HARVESTING AND POSTHARVEST MANAGEMENT
Sweet oranges mature in 9-12 months. Being a non-climacteric fruit, there is no improvement in colour, taste and flavour after harvesting. Therefore, fruits should be harvested when they are fully ripe and attain proper size, attractive colour and acceptable sugar: acid ratio.
Sweet oranges can be allowed to remain on their trees on reaching maturity for several weeks without deterioration, except in area and varieties where the incidence of fruit-sucking moth (south India) and granulation (north India) are problems. In such areas, an early picking is advised.
Main harvesting season in north India is from December to February, while in south India it is October-March. In Andhra Pradesh, Satgudi oranges are harvested during November-March. In central and western India, November-January for ambe bahar and March and March-May for mrig bahar are time for harvesting. Fruits should preferably be harvested by clipping with secateurs.
Sweet oranges are tight-skinned fruits possessing comparatively better shelf life than loose-skinned mandarins. Ripening is a terminal period of maturation, when fruits develop complete blend of flavour, texture and aroma contributing to optimum eating quality. The period of ripening and TSS: acid ratio at which sweet oranges should be harvested is given in Table4.
Table4. Maturity time, TSS: acid ratio and rind colour for harvesting different sweet oranges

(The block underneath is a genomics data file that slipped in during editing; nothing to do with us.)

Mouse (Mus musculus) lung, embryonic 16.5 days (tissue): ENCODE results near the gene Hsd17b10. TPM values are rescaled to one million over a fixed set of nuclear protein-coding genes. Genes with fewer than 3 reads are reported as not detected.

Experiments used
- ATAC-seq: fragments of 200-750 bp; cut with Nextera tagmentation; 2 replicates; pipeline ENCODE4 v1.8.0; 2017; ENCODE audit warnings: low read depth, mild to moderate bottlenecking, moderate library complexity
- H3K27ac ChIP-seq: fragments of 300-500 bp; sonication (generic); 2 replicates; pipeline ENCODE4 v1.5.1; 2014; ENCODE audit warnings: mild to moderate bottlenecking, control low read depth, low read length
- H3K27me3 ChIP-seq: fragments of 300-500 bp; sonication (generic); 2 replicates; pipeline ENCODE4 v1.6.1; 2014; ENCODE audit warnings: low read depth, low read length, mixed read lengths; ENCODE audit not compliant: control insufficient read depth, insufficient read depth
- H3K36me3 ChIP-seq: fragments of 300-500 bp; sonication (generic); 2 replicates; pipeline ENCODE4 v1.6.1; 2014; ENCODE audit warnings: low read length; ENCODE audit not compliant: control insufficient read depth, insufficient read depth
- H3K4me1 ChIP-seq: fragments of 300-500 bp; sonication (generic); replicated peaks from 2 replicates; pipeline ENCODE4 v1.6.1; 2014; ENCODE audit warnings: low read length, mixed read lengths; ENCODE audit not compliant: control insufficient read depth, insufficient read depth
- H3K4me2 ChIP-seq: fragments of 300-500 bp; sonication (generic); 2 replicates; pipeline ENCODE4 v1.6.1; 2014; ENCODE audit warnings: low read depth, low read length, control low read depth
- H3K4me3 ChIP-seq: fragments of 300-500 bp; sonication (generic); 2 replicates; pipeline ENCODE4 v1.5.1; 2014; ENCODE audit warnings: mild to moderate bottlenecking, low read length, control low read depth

|Variety||Rind colour||TSS: acid ratio||Maturity time|
|Mosambi||Pale-yellow o whitish||30:1||November|
|Blood Red||Fully red||14: 1
Washing, drying, sorting, grading and wrapping in tissue paper is usually adopted for postharvest handling and packaging. Latest technology of packing fruits in corrugated
Dipping fruits or spraying fruits with 5% fungicidal emulsion and then dipping them in 500 ppm Ben late or 0.1% Carbendazin (Bavistin) solution helps reduce spoilage and keep them in good condition at room temperature for 20 days after harvesting.
Sweet orange variety Malta can be effectively stored at 4.4 C in cold storage for 2-3 months, while that of Satgudi at 2 C over 4 months. Mosambi obtained in western Maharashtra can be stored at temperature of 5 C and 85-90% relative humidity for 3 month
Dr. A.K. Ghosh and Dr. A.K. Srivastava
National Research Centre for Citrus
Nagpur, Maharashtra 440001